The State of PPPs: Infrastructure Public-Private Partnerships in Emerging Markets & Developing Economies 1991-2015


Fernanda Ruiz-Nunez and Clive Harris


Ruiz-Nunez, Fernanda and Clive Harris. “The State of PPPs: Infrastructure Public-Private Partnerships in Emerginy Markets and Developing Economies 1991-2015.” World Bank Group and PPIAF. June 2016.


World Bank Group and PPIAF


June 2016


This report examines broad P3 investment trends in emerging and developing economies from 1991-2015. The report focuses on the factors behind growth and decline in infrastructure investment through a discussion of the use of financial instruments, the role of government support, multilateral development bank assistance and procurement processes, and finally considers the overall readiness of countries to implement P3s. Infrastructure plays a key role in economic growth, development and poverty reduction. As emerging and developing economies face growing demand for infrastructure, P3s will play a crucial role in improving efficiencies in delivering public services – a key aspect of narrowing the infrastructure gap.

Key Findings

  • Use of public-private partnerships as a vehicle of infrastructure investment has grown in absolute terms since 1991, with notable expansion from 1991-1997 and from the mid-2000s to a peak record investment in 2012.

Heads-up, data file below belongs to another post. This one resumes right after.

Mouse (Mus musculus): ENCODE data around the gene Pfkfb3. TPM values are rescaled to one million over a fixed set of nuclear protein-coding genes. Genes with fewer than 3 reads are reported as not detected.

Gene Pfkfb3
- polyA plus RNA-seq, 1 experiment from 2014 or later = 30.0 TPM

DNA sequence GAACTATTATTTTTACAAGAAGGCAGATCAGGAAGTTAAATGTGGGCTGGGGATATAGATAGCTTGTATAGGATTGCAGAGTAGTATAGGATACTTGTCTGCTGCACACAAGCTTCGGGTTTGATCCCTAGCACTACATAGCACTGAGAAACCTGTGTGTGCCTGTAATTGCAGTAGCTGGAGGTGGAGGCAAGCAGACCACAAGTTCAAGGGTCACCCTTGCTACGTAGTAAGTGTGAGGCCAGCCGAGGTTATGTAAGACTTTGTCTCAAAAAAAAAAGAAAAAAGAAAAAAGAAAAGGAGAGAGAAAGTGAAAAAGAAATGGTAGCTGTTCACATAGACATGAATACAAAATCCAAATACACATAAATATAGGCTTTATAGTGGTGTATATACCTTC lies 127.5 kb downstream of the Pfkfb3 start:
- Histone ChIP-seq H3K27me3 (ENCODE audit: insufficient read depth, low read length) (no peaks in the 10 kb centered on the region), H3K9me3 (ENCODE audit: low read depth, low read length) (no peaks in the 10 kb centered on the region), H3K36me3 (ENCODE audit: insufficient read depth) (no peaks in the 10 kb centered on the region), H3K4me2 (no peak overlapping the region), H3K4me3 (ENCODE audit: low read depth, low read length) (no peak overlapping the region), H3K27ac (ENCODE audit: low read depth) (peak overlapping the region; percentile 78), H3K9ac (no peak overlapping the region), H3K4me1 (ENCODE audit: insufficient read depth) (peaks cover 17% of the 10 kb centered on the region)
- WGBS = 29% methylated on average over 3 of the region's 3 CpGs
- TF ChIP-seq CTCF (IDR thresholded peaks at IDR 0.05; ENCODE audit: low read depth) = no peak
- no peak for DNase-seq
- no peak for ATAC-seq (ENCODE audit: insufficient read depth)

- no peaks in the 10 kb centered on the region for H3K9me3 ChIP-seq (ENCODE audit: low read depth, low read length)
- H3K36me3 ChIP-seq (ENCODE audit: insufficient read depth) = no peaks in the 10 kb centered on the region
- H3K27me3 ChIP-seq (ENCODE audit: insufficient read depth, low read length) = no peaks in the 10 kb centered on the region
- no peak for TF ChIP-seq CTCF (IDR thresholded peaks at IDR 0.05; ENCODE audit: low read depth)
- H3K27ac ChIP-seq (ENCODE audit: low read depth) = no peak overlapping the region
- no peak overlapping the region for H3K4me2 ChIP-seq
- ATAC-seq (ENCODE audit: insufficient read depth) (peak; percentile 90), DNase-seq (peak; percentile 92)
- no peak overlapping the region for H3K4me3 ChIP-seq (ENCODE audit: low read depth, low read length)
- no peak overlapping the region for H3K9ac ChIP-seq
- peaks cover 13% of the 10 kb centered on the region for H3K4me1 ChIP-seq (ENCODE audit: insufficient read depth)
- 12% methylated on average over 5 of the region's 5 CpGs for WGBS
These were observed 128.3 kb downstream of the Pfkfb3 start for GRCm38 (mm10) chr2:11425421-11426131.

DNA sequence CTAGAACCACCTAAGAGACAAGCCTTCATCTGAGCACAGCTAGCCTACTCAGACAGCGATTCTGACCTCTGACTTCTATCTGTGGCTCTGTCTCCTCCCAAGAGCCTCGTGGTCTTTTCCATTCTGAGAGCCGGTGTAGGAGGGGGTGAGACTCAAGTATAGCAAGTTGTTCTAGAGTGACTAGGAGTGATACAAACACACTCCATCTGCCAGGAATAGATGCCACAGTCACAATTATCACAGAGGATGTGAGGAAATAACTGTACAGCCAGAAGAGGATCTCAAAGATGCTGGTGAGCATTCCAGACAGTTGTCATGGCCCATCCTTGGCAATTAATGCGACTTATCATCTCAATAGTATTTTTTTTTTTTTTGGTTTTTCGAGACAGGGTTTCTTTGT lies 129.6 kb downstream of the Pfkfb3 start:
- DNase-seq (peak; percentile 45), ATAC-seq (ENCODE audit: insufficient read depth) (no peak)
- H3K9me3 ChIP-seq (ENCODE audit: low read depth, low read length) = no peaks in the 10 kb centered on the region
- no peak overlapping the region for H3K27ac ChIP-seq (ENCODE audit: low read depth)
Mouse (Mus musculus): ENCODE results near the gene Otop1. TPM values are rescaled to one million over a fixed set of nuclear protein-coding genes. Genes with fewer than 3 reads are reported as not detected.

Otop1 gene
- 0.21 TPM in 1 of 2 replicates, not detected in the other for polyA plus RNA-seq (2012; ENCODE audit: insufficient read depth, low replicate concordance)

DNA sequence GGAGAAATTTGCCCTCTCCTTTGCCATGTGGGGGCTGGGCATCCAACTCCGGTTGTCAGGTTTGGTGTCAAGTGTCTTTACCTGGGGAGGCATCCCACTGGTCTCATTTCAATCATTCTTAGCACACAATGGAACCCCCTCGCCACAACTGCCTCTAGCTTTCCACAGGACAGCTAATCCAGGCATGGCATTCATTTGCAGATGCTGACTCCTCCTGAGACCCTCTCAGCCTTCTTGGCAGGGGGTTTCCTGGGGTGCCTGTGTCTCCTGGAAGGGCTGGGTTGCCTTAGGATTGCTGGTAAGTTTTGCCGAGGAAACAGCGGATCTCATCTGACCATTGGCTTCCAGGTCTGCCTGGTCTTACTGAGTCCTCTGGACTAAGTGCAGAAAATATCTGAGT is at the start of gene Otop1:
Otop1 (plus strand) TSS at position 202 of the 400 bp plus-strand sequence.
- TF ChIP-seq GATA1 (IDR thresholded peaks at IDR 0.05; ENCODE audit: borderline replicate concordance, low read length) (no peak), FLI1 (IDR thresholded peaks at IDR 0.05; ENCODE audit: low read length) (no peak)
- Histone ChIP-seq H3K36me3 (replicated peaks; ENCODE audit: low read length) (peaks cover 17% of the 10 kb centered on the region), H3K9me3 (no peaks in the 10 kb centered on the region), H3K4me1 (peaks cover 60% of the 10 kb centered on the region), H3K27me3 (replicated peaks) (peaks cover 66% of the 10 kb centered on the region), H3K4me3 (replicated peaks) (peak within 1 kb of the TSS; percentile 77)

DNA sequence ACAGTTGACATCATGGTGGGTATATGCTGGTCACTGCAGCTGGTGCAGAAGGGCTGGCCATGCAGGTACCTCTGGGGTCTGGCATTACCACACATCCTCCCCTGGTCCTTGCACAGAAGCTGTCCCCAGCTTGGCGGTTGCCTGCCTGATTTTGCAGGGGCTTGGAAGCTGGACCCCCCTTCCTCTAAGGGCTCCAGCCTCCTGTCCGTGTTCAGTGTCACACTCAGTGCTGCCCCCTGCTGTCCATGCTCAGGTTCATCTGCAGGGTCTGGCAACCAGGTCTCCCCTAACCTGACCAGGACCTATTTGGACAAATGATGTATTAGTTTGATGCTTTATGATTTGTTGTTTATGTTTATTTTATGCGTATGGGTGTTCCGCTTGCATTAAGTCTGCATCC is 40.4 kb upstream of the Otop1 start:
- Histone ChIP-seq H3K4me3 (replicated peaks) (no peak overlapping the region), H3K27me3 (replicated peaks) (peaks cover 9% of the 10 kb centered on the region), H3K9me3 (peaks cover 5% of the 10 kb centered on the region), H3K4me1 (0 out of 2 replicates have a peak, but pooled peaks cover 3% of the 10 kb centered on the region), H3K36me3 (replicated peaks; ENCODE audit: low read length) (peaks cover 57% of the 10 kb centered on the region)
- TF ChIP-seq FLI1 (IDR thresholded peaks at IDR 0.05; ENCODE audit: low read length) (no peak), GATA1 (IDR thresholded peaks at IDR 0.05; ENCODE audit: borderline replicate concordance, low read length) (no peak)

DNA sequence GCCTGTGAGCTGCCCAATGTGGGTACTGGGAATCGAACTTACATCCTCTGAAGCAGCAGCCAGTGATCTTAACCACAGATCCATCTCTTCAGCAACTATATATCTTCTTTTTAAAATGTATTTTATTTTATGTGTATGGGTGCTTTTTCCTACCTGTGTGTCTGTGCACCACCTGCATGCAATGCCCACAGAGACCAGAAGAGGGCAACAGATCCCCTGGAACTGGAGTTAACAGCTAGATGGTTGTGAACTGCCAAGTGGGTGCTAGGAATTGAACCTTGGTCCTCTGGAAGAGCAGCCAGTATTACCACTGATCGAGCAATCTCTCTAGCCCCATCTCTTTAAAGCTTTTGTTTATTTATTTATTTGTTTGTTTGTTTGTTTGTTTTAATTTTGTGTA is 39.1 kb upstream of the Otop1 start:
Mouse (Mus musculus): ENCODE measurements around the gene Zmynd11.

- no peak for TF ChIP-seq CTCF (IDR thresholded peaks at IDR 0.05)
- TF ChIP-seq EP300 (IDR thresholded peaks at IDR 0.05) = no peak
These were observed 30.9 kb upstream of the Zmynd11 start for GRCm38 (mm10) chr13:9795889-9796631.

• There was a period of contraction following the Asian financial crisis, however the 2008 economic crash did not hinder growth of P3 usage because many governments increased the public share of project financing.
  • The growth cycle of P3 investments in developing economies are largely influenced by the following countries: Brazil, China, India, Mexico, and Turkey.
  • A significant number of P3s (23%) originate through unsolicited proposals, which is concerning in the context of transparent project selection and procurement.
  • Evidence suggests quality institutions and regulations impact the growth of countries’ P3 markets.
  • For P3s to play a prominent role in the post-2015 development agenda—for example in supporting the sustainable development goals (SDGs)—P3 investment as a percentage of GDP must increase, which will require the strengthening of institutional and regulatory frameworks and the growth of P3 markets in emerging markets outside of the top five mentioned above.

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